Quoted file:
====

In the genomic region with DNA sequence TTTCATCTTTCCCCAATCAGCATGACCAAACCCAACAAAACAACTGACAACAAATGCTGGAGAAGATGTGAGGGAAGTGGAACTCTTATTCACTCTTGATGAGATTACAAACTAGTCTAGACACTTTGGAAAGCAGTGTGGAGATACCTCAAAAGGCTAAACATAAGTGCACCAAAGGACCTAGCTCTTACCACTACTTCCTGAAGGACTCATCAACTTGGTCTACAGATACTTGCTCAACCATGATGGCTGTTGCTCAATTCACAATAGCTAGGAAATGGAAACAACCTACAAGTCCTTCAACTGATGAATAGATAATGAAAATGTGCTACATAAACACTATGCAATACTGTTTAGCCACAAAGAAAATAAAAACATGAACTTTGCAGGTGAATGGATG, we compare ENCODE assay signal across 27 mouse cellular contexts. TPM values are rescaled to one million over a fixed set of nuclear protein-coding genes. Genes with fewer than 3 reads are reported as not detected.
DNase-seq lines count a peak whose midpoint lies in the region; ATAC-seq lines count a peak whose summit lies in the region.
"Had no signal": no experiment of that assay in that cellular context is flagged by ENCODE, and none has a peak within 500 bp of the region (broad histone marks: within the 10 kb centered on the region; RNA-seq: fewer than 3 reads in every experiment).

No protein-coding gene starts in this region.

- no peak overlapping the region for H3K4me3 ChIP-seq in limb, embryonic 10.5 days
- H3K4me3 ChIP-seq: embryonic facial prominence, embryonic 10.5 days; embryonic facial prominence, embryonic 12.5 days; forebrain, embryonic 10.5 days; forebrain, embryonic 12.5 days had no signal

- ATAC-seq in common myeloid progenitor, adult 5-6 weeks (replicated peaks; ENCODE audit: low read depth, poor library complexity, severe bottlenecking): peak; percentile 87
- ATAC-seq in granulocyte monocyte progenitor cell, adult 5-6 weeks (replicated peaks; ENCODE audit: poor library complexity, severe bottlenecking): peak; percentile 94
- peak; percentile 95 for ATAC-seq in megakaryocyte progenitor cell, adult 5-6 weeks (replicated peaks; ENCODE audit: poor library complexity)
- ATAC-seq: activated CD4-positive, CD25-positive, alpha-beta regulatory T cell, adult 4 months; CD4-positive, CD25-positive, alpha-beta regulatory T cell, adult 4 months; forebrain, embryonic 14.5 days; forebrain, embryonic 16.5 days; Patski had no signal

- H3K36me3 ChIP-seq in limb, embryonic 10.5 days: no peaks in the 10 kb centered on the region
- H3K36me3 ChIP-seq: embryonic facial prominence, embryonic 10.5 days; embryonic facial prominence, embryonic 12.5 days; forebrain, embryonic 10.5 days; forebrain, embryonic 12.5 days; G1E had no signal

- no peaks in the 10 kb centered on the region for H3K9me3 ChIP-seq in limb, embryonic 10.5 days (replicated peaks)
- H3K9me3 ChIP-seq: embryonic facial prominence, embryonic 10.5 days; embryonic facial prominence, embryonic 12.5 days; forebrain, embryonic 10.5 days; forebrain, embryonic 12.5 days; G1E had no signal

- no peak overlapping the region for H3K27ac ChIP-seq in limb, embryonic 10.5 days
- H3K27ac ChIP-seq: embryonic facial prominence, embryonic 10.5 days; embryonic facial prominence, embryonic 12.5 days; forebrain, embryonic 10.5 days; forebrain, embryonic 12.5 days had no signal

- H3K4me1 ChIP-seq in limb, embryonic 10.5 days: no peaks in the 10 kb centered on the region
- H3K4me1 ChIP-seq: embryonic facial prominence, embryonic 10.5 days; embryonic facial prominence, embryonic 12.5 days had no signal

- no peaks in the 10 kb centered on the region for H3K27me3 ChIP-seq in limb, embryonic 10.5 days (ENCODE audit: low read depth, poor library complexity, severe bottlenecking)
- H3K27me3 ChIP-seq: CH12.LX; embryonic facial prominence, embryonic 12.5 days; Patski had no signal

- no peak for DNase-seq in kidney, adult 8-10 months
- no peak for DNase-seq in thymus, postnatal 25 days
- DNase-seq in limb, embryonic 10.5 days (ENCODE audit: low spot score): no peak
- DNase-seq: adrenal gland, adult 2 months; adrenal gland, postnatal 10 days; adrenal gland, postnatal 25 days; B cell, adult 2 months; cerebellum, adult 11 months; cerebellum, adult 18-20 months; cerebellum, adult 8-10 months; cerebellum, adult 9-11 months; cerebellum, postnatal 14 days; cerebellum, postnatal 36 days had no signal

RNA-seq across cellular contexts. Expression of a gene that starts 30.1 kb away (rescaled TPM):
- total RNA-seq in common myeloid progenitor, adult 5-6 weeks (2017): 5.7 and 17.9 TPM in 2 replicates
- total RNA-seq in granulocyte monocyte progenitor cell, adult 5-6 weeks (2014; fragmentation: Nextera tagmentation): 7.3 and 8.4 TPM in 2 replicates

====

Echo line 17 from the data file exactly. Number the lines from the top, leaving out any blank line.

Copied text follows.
- H3K4me1 ChIP-seq in limb, embryonic 10.5 days: no peaks in the 10 kb centered on the region